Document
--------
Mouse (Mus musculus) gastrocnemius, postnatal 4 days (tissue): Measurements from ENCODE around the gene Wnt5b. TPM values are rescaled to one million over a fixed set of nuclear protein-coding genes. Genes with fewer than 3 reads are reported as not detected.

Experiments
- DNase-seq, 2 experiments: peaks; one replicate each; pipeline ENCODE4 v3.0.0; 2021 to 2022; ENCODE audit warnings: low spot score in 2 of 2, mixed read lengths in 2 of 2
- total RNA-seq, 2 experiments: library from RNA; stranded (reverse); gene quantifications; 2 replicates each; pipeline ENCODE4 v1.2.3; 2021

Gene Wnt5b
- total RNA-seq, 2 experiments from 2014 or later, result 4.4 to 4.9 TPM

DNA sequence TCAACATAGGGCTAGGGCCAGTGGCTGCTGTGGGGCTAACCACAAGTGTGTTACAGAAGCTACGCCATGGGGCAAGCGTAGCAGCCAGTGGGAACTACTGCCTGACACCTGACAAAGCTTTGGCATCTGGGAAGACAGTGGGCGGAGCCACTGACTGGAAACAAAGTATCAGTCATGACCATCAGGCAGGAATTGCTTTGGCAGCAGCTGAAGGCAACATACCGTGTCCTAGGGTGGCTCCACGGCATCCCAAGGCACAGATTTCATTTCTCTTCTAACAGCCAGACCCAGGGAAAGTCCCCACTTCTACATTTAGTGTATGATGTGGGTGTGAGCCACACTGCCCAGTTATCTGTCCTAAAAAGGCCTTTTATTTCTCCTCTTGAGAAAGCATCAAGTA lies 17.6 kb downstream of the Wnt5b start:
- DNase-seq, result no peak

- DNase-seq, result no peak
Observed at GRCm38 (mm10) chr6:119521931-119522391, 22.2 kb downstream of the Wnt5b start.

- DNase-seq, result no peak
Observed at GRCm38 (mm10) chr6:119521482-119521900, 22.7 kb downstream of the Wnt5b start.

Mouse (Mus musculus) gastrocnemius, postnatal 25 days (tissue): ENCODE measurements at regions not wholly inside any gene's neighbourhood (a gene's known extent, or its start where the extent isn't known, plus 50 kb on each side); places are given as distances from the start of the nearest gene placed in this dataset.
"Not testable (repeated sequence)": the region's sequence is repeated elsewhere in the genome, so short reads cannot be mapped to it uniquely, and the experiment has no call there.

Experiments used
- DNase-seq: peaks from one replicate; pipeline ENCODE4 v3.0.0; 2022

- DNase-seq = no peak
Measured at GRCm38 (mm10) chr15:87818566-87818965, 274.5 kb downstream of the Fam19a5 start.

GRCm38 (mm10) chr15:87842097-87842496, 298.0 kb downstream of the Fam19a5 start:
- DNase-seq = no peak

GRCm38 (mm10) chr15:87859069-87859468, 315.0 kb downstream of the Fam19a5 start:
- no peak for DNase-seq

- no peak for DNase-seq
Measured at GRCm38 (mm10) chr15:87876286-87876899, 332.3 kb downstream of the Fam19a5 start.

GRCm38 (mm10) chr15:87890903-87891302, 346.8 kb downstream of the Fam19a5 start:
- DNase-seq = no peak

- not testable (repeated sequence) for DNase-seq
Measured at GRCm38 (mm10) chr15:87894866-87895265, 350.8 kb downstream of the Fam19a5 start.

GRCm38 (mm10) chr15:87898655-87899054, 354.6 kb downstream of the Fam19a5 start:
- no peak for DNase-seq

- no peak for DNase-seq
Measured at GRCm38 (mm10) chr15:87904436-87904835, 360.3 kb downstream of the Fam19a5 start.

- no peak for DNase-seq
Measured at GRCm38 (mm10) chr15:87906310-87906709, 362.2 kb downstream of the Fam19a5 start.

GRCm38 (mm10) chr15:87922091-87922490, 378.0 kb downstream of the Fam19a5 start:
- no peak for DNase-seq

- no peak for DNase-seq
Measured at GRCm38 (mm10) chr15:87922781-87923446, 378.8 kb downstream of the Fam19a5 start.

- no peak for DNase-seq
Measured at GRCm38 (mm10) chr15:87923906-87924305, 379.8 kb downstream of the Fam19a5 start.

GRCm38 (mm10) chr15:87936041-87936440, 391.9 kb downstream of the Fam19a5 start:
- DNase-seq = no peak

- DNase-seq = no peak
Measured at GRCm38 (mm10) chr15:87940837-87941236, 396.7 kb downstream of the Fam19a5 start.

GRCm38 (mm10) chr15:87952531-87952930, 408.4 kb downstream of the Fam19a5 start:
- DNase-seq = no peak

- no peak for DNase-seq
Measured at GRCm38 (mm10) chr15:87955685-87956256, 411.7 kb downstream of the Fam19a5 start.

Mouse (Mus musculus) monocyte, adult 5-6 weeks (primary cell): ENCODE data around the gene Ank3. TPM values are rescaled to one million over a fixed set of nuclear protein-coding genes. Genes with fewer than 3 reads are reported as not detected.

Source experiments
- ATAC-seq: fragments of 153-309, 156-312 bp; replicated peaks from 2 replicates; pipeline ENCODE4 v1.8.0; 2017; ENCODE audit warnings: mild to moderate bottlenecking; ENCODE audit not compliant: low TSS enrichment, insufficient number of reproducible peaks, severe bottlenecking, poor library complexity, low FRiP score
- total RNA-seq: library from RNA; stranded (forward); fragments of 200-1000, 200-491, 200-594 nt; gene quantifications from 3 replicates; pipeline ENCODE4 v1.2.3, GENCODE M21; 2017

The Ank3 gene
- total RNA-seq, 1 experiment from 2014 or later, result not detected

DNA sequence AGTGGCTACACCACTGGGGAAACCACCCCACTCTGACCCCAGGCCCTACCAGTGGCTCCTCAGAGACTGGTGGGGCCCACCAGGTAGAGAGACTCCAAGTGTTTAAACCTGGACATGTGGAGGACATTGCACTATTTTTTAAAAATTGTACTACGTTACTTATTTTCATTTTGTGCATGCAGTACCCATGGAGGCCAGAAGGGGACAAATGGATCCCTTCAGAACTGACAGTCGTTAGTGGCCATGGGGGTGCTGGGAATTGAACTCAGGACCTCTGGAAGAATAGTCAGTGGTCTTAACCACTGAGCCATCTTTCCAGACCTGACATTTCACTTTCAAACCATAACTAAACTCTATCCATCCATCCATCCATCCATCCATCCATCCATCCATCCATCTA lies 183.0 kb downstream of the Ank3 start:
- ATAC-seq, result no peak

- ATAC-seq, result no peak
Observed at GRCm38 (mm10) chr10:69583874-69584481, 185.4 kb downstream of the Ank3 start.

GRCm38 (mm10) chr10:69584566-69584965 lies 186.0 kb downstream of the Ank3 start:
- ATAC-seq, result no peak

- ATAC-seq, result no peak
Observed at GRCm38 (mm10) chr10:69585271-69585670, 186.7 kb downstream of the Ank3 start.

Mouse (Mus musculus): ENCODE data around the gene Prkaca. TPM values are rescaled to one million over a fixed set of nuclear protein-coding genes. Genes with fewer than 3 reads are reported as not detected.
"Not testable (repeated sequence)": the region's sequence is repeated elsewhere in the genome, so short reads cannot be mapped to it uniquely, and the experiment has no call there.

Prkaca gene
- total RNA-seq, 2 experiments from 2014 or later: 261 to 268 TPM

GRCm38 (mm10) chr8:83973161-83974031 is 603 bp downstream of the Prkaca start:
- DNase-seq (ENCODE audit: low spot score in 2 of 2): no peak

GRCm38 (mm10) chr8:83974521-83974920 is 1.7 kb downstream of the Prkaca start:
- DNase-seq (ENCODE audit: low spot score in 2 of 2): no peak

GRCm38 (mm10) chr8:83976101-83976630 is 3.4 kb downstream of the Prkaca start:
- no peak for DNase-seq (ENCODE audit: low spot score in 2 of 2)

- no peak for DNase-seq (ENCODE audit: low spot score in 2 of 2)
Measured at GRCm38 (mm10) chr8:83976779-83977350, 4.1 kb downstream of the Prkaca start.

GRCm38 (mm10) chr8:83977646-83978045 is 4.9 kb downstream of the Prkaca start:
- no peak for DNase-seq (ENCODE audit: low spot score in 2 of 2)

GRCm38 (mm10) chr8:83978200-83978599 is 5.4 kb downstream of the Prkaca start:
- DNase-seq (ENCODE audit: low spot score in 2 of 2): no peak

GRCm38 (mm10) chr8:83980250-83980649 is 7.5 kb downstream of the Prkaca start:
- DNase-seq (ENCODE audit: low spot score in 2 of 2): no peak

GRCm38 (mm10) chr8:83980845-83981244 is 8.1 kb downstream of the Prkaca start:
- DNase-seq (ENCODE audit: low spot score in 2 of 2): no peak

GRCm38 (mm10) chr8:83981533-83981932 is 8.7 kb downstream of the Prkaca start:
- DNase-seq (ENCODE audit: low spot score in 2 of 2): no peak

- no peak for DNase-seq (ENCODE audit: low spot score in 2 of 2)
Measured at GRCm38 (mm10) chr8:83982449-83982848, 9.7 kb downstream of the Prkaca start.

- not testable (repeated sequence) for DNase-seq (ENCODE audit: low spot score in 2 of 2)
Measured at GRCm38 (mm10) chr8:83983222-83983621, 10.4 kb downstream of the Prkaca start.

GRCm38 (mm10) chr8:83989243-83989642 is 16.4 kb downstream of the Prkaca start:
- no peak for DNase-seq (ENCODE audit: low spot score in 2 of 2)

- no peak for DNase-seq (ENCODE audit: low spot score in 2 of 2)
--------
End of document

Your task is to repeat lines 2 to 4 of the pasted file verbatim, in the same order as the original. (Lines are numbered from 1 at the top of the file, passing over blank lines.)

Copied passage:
Experiments
- DNase-seq, 2 experiments: peaks; one replicate each; pipeline ENCODE4 v3.0.0; 2021 to 2022; ENCODE audit warnings: low spot score in 2 of 2, mixed read lengths in 2 of 2
- total RNA-seq, 2 experiments: library from RNA; stranded (reverse); gene quantifications; 2 replicates each; pipeline ENCODE4 v1.2.3; 2021